Loose Credit and Low Wages: A Re-examination of US Postwar Economic History in Light of the Recent Recession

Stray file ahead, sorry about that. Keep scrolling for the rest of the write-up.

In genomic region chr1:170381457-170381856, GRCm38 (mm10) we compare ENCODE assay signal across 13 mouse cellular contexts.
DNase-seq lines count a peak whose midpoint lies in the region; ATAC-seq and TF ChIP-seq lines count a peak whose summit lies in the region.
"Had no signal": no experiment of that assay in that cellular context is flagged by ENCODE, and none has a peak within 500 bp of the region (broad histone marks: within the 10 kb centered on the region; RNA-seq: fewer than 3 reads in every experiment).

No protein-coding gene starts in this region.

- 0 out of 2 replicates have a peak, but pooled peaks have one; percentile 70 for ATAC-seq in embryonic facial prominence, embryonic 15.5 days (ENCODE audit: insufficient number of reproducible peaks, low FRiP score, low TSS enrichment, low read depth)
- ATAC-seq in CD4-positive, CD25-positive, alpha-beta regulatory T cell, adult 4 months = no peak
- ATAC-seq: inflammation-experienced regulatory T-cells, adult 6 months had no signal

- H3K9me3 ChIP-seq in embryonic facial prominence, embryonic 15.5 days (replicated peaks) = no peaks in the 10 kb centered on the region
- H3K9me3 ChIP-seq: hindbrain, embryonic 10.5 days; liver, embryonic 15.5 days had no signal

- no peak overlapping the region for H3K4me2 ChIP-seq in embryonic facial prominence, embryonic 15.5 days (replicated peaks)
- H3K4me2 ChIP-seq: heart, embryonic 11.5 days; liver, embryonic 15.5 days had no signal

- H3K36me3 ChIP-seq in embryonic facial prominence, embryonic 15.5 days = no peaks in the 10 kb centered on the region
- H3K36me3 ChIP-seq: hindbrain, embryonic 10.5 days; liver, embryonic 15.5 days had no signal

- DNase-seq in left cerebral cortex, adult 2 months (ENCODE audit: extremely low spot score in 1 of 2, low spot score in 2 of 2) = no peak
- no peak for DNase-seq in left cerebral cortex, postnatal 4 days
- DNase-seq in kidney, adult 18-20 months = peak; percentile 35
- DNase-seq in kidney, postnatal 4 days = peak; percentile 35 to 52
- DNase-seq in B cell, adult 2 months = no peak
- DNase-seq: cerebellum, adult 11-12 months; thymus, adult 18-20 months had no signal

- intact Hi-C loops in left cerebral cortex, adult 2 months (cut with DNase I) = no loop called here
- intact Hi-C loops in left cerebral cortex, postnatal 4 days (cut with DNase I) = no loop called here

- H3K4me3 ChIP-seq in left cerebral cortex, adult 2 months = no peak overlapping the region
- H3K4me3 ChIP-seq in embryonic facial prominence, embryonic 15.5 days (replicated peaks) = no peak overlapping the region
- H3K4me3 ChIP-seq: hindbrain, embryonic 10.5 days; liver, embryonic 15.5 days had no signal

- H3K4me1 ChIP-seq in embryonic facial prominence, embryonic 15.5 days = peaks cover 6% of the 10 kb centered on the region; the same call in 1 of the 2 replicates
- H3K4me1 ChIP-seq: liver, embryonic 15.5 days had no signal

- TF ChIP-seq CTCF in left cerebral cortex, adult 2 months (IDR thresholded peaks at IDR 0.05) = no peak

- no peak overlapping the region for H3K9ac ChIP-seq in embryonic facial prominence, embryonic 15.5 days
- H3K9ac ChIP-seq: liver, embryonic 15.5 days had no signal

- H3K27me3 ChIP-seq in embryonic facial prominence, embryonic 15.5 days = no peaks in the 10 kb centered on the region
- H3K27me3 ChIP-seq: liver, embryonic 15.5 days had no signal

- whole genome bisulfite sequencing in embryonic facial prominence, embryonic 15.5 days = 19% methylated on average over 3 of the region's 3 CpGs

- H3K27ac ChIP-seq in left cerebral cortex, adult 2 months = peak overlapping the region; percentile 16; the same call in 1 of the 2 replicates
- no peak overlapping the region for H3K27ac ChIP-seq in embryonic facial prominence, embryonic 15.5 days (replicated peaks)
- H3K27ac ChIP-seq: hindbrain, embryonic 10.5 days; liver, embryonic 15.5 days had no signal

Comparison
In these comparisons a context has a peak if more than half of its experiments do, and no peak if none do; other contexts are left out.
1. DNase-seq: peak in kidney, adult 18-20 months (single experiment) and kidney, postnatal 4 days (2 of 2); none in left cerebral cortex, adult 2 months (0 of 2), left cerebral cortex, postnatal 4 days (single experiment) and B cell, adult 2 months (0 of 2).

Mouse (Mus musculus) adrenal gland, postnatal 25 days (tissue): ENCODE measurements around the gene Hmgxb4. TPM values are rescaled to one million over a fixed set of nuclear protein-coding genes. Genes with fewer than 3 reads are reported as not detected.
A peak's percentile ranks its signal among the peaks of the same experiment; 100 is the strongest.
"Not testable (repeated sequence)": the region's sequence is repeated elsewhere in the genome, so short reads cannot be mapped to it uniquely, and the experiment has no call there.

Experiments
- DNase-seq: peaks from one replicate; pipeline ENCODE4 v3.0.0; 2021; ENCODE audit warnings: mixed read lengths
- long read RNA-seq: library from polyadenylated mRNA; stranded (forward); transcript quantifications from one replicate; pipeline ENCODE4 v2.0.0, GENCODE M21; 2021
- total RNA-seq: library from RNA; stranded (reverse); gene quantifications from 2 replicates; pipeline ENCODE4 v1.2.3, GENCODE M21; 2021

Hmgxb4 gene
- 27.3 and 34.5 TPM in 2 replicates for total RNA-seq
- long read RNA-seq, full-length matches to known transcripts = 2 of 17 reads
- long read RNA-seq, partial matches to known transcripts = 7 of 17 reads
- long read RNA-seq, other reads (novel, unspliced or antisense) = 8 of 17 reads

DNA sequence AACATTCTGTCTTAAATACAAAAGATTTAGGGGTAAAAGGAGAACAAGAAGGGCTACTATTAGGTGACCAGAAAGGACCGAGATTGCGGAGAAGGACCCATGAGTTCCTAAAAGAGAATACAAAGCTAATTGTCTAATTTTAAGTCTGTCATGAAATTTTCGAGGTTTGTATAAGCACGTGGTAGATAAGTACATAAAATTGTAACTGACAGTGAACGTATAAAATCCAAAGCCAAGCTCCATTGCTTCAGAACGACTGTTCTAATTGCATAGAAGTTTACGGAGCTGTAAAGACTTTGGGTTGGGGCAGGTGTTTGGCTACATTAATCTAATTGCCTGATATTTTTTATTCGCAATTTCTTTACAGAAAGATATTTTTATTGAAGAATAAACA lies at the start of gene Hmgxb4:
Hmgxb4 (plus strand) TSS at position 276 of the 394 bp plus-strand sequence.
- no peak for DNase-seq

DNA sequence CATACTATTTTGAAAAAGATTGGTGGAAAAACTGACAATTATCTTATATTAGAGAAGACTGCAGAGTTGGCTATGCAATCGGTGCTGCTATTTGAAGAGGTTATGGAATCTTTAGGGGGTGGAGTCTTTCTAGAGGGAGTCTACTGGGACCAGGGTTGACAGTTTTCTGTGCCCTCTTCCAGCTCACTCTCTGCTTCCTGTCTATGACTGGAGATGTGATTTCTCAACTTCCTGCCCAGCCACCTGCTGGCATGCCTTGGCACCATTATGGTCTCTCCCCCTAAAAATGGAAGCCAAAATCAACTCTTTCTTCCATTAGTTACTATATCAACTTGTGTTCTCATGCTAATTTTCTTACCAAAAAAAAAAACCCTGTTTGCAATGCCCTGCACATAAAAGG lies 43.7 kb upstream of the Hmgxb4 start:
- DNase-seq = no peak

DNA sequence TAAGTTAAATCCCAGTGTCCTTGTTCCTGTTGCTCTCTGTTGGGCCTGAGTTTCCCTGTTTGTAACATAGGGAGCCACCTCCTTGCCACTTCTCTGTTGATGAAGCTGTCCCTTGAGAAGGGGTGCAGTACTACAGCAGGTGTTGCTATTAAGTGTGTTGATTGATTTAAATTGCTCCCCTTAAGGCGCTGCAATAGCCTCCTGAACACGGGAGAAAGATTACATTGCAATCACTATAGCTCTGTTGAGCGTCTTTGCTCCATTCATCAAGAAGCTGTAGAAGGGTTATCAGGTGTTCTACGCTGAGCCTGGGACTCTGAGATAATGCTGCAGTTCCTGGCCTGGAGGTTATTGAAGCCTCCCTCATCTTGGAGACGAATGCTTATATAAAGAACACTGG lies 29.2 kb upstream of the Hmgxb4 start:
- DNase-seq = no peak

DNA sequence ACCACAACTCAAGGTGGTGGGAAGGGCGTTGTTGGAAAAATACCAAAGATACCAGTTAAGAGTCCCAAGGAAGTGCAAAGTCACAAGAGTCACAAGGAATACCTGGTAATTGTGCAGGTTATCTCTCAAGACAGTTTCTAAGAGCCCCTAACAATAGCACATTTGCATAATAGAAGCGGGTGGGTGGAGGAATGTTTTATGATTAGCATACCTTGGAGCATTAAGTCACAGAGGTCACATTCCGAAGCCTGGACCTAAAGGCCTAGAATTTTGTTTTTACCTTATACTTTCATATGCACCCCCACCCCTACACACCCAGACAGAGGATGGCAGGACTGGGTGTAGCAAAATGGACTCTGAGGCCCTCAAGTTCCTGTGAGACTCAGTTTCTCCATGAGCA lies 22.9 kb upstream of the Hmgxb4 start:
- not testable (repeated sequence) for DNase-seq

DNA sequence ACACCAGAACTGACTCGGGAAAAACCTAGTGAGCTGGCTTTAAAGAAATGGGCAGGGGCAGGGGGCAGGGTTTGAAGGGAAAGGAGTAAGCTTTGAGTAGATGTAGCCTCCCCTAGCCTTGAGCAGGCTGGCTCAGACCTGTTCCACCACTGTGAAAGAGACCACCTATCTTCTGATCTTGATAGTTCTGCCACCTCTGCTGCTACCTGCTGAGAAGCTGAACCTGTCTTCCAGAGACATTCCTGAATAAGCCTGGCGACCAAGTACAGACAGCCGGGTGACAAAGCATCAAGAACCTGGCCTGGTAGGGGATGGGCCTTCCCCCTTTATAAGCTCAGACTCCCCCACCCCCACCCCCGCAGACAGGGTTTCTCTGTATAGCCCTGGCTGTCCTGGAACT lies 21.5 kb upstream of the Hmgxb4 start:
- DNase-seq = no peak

The protracted nature of the current global economic downturn, beginning in late 2007 with the crash of the US credit markets and continuing on into today, suggests that a wider range of policy responses are now required by the international community to get the global economy back on an upwards trajectory of growth. Orthodox economics, with its disproportionate bias towards the supply-side of the economic equation, has proved extremely ineffectual in addressing the multitude of problems associated with the current global recession. In particular, the apathetic approach encapsulated by the neo-classical position, which asserts that the "free market" should be left alone to generate a solution to any economic downturn, has proved a highly costly ideological position for the global economy to follow. Fortunately however, in policy-making circles, a slight move away from the debilitating neo-classical supply-side position is now under way, giving rise to proactive policies that do not wait for the market to "inevitably" fix itself.